Die betrokkenheid van pa's in seuns se lewens : persepsies van seuns

Bodenstein, Johannes Marthinus de Wet (2008-03)

Thesis (MA (Psychology))--Stellenbosch University, 2008.


In recent years, the issue of fathers’ involvement with their families has increasingly gained support and currently more research focuses on fathers’ involvement and what fathers must do to become more involved with their families. The aim of this study was to gain insight into boys’ perception of fathers’ involvement in the lives of boys. The participants were boys in Grade 7 and 8 whose parents are married and who both live in the same house with them. The data of this explorative, qualitative study were gathered by means of focus group discussions. The 18 participants who complied with the inclusion criteria were randomly divided into three focus groups of six participants each. The groups were asked an open question and the discussion was audio-recorded. The group discussions were transcribed, after which the data were loaded onto the Atlas.ti program for analysis. In this analysis technique, related aspects (termed ‘codes’, which are formed by related quotations by participants) are grouped to form families (of codes). Based on the description by Lamb, Pleck, Charnov and Levine (1987) of fathers’ involvement and the qualitative data analysis, content could be given to the families responsibility, accessibility and engagement. The family responsibility, which includes any activities of the father regarding the child’s direct care or arrangements regarding the care of the child, is the largest family in terms of number of codes and quotations. The most prominent code in this family in terms of number of quotations compared to the other codes, is to provide. This is followed by the codes discipline, set right and protect. Accessibility is the second largest family and entails the father being present as well as his availability to his son. The most important codes in this family are talking, to be there for the child and to pay attention to the child. The third family, engagement, includes the experience of caring, direct contact and interaction between the father and his son. The most important codes that emerged in this family are to demonstrate love and to hug. The specific content given to the three components of fathers’ involvement can be applied with success in the development and presentation of parent guidance programmes.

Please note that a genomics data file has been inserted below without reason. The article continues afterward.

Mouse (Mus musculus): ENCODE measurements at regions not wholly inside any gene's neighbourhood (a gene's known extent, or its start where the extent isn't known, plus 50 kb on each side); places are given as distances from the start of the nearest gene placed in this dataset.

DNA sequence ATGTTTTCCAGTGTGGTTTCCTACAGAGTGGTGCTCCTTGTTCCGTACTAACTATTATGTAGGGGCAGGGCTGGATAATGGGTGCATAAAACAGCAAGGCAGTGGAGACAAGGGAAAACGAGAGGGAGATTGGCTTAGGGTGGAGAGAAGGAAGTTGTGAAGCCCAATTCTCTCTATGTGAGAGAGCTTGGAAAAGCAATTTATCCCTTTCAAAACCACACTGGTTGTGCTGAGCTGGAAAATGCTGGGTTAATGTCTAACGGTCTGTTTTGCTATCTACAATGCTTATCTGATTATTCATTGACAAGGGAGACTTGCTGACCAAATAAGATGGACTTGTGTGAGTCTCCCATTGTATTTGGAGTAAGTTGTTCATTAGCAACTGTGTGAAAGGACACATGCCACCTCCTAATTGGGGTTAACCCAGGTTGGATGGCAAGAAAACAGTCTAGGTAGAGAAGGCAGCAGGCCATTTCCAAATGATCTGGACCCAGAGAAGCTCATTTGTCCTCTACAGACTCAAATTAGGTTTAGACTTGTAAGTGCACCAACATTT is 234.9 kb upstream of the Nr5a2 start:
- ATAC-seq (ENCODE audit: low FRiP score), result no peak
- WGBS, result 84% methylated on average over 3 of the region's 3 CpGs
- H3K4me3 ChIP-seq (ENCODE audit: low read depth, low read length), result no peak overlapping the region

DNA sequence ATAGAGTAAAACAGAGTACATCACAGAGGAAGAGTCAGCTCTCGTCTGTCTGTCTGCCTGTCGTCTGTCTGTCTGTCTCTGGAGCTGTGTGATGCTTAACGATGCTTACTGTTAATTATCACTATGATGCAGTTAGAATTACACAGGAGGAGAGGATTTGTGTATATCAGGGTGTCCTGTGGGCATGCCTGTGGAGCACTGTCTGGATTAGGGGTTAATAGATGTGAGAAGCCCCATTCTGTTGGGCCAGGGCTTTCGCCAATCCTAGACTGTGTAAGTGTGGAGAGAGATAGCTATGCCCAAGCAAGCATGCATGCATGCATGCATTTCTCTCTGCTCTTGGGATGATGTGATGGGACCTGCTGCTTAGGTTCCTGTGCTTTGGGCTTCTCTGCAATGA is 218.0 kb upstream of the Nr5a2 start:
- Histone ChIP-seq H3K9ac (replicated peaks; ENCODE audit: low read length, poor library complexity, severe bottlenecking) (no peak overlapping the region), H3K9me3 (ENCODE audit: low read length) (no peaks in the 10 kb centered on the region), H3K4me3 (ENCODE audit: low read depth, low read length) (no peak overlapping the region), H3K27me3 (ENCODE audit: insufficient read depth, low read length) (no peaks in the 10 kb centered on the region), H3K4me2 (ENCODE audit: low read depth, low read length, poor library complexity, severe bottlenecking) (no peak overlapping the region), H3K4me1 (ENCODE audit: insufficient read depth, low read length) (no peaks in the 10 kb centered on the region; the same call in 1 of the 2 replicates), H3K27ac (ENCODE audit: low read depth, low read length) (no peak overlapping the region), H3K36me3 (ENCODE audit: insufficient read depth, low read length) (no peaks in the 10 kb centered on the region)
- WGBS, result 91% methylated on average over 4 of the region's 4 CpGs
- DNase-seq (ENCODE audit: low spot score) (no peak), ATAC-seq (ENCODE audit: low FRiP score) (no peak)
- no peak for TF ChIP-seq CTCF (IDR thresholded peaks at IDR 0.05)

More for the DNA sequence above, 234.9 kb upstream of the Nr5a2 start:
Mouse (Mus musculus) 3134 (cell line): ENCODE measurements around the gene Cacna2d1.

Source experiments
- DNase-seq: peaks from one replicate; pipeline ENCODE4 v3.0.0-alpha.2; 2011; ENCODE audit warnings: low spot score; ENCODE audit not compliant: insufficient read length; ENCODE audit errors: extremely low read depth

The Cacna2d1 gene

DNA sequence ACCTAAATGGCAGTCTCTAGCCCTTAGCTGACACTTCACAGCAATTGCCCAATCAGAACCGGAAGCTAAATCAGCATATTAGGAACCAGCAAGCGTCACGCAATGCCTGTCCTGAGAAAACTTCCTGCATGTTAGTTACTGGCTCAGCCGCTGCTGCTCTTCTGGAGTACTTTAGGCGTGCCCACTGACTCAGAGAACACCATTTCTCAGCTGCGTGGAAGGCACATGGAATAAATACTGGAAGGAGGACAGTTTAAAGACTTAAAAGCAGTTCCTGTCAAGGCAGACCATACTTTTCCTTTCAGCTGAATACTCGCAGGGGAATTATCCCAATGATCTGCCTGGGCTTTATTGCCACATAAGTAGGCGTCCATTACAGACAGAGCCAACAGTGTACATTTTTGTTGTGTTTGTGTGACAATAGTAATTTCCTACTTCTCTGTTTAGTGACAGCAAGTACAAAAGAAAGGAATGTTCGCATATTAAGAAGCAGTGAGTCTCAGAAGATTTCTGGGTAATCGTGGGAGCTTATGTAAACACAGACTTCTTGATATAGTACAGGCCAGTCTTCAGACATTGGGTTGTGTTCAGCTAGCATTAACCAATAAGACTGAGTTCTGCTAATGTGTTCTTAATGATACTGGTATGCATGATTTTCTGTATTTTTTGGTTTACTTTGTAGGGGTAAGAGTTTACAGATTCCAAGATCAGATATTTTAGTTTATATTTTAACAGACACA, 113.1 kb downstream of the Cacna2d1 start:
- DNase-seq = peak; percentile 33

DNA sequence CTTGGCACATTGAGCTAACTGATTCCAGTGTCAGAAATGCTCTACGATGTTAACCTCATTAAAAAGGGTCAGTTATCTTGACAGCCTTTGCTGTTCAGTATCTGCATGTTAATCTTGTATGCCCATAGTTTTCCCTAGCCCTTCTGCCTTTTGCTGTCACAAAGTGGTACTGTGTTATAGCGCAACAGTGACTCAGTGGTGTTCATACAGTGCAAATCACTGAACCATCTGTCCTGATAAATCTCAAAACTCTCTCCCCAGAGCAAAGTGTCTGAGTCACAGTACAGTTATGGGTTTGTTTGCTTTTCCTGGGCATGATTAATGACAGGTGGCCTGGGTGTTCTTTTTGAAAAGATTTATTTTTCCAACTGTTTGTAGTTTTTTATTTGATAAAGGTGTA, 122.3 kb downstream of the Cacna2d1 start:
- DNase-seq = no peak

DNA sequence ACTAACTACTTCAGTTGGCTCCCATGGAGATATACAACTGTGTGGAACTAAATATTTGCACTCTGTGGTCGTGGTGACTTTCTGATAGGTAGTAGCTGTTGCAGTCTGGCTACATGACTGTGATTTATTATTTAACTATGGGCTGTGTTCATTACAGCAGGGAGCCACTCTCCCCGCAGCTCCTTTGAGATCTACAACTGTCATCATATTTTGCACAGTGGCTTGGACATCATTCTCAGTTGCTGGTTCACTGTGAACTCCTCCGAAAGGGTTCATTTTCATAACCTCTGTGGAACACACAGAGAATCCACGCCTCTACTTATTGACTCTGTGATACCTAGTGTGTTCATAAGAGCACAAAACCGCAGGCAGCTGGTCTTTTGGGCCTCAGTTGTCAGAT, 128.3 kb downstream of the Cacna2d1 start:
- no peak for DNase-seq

Please refer to this item in SUNScholar by using the following persistent URL: http://hdl.handle.net/10019.1/2119
This item appears in the following collections: